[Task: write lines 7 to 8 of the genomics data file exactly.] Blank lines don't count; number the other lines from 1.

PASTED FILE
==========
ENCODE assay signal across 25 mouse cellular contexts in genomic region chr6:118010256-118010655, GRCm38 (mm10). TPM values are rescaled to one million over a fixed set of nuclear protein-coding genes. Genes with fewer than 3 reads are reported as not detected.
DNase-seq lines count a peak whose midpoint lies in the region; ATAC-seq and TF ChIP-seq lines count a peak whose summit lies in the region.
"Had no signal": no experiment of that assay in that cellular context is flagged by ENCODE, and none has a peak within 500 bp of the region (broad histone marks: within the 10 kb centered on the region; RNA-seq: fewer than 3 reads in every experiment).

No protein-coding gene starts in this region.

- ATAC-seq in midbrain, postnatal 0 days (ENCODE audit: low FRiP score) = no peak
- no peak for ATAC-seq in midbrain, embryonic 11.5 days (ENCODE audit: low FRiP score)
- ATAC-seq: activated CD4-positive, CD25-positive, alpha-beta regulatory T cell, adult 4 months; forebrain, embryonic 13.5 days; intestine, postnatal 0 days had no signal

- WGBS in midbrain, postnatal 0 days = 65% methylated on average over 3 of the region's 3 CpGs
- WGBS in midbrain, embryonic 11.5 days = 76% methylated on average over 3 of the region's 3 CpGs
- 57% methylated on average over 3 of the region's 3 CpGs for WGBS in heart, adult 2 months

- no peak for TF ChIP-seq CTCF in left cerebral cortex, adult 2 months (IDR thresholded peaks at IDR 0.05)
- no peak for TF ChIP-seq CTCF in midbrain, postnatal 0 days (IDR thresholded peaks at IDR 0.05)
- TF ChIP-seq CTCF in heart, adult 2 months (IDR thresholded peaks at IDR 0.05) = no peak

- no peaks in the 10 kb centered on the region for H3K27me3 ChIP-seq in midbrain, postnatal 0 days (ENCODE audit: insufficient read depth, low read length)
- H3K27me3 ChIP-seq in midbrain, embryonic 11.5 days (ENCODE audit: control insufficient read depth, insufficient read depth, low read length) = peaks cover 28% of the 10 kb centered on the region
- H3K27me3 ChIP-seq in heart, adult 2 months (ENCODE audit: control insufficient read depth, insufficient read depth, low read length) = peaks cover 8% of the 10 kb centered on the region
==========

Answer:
- ATAC-seq: activated CD4-positive, CD25-positive, alpha-beta regulatory T cell, adult 4 months; forebrain, embryonic 13.5 days; intestine, postnatal 0 days had no signal

- WGBS in midbrain, postnatal 0 days = 65% methylated on average over 3 of the region's 3 CpGs